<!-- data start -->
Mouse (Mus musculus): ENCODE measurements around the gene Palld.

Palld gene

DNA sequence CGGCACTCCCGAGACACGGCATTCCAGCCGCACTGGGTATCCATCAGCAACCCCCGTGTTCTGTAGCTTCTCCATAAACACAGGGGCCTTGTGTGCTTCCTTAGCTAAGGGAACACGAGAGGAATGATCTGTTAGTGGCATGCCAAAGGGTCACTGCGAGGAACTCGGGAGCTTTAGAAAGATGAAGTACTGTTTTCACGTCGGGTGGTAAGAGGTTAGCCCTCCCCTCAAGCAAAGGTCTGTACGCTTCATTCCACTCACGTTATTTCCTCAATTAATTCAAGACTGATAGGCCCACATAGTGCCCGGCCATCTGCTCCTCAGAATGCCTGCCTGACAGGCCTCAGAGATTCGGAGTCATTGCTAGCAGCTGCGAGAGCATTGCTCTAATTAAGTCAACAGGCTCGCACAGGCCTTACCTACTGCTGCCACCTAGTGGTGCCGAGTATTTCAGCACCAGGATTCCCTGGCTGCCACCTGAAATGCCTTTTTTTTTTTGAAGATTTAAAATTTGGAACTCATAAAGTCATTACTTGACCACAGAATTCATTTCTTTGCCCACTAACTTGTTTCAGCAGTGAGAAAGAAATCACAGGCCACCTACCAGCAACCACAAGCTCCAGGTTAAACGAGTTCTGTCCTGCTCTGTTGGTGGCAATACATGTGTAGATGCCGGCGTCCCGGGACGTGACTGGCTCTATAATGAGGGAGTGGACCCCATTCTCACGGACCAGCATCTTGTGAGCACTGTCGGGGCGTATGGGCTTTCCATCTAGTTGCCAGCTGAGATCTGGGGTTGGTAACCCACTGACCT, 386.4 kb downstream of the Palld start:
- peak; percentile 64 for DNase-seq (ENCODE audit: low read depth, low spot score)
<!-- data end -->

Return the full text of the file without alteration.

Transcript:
Mouse (Mus musculus): ENCODE measurements around the gene Palld.

Palld gene

DNA sequence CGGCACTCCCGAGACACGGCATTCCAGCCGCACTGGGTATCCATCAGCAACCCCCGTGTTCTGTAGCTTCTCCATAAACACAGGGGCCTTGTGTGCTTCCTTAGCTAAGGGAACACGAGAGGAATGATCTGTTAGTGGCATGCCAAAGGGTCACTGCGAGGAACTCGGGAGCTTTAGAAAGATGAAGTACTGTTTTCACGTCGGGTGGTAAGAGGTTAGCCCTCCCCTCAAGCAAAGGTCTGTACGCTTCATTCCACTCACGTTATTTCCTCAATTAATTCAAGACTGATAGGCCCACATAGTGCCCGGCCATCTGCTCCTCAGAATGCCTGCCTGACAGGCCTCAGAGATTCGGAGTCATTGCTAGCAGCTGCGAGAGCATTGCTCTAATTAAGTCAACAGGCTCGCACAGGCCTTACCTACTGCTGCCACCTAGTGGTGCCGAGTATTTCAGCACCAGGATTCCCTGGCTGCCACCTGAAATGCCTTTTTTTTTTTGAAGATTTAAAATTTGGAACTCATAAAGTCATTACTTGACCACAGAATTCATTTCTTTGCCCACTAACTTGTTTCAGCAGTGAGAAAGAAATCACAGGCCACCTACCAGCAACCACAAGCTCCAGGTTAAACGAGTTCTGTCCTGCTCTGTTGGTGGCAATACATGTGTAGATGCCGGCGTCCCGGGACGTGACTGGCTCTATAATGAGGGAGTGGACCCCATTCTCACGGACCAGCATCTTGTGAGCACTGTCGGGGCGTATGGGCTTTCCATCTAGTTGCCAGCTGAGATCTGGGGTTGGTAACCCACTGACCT, 386.4 kb downstream of the Palld start:
- peak; percentile 64 for DNase-seq (ENCODE audit: low read depth, low spot score)